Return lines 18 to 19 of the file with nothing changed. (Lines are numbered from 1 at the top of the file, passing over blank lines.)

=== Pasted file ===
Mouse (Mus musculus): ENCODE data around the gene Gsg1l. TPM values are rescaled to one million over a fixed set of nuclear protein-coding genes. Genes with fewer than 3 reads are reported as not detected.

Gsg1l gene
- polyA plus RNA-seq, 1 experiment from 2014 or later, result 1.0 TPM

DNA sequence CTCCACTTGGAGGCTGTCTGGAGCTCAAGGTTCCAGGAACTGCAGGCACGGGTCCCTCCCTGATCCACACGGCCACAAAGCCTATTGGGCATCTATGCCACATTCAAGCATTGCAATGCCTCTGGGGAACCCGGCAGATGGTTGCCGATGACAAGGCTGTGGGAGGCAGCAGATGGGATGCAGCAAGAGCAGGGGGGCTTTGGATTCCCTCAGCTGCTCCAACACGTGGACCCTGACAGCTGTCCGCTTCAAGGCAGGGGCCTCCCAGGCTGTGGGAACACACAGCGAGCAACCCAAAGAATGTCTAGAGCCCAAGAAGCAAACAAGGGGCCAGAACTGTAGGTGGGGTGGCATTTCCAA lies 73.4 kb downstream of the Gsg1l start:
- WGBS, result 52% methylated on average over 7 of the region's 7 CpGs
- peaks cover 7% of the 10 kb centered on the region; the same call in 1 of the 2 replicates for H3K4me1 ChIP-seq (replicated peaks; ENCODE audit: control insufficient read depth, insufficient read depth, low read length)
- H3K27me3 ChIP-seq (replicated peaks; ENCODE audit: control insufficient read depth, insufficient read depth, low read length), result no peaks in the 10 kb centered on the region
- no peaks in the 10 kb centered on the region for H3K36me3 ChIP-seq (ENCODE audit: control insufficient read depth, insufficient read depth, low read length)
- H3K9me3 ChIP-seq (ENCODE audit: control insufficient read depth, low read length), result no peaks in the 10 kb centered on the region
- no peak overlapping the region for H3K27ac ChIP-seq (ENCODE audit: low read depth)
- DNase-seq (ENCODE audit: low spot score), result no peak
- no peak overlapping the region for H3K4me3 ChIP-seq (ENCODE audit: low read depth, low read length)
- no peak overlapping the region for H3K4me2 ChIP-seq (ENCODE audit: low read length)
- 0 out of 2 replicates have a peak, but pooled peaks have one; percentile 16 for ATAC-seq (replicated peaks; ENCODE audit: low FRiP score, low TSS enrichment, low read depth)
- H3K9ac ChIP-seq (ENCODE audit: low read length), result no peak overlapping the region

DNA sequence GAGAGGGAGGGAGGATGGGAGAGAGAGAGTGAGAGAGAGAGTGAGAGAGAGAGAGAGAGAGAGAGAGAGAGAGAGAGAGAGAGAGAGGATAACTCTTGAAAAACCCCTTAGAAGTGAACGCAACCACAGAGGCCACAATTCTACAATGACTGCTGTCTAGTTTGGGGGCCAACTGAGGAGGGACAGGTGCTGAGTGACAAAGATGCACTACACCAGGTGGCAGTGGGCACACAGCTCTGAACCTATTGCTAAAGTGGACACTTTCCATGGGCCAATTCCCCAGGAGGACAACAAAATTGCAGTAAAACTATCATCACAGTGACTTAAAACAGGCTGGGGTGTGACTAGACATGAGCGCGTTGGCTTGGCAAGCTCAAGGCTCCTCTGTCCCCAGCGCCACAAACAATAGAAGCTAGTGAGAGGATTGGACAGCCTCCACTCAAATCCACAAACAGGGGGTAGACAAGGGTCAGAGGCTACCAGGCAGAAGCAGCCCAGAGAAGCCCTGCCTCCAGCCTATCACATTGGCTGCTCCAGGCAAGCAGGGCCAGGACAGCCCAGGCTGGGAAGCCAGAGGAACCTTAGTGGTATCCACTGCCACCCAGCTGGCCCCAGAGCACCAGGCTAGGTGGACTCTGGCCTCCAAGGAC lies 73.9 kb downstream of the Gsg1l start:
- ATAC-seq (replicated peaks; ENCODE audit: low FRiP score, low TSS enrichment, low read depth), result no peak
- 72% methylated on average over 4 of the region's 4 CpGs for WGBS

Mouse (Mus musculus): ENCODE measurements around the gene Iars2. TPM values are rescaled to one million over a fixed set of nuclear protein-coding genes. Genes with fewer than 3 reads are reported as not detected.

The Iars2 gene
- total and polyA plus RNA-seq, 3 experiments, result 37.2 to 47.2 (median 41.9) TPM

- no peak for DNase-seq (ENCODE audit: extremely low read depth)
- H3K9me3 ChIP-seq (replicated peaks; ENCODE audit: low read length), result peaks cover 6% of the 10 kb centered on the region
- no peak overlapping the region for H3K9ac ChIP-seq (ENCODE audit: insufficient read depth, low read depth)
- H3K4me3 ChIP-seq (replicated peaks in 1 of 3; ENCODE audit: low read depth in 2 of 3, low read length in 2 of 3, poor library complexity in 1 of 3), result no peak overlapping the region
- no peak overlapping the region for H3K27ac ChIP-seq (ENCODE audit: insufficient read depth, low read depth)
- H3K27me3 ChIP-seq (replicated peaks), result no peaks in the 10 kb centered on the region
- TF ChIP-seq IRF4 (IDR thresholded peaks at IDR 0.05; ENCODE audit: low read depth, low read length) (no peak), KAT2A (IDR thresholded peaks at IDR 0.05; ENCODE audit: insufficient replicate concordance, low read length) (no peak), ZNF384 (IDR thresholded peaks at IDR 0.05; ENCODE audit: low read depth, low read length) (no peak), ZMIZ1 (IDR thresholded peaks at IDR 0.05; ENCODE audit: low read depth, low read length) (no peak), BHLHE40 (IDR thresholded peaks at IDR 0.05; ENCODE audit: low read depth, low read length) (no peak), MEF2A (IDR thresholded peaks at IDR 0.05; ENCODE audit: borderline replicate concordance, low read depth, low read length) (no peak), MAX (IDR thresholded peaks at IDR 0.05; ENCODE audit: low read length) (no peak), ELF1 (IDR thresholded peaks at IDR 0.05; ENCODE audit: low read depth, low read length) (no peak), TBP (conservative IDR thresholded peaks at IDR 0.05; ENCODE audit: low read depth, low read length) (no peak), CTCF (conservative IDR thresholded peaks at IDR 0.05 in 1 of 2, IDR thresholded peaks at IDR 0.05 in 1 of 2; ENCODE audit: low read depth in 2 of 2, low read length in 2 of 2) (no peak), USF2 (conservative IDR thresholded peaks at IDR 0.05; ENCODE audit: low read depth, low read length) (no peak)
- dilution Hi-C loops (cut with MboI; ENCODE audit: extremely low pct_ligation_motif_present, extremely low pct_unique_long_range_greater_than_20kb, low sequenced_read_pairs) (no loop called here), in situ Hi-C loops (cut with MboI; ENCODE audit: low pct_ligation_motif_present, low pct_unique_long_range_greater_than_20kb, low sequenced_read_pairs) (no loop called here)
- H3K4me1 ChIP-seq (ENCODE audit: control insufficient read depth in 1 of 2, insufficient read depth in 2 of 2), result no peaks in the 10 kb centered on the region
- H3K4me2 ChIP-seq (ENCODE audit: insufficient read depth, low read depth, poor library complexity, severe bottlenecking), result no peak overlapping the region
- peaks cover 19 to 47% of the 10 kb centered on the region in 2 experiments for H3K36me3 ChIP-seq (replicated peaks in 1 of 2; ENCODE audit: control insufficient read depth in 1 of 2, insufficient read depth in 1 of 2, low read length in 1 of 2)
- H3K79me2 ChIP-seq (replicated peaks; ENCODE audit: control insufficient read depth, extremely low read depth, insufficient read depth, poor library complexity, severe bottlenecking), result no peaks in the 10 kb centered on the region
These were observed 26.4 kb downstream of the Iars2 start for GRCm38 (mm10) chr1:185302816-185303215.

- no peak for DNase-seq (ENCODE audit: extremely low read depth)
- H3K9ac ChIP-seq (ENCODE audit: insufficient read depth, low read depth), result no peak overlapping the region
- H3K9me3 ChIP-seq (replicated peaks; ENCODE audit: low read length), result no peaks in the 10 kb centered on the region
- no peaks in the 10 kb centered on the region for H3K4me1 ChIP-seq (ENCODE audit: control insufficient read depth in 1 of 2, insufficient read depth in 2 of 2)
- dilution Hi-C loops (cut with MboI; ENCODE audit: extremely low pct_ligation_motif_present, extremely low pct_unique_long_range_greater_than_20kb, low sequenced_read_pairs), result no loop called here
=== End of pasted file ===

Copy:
- 72% methylated on average over 4 of the region's 4 CpGs for WGBS

Mouse (Mus musculus): ENCODE measurements around the gene Iars2. TPM values are rescaled to one million over a fixed set of nuclear protein-coding genes. Genes with fewer than 3 reads are reported as not detected.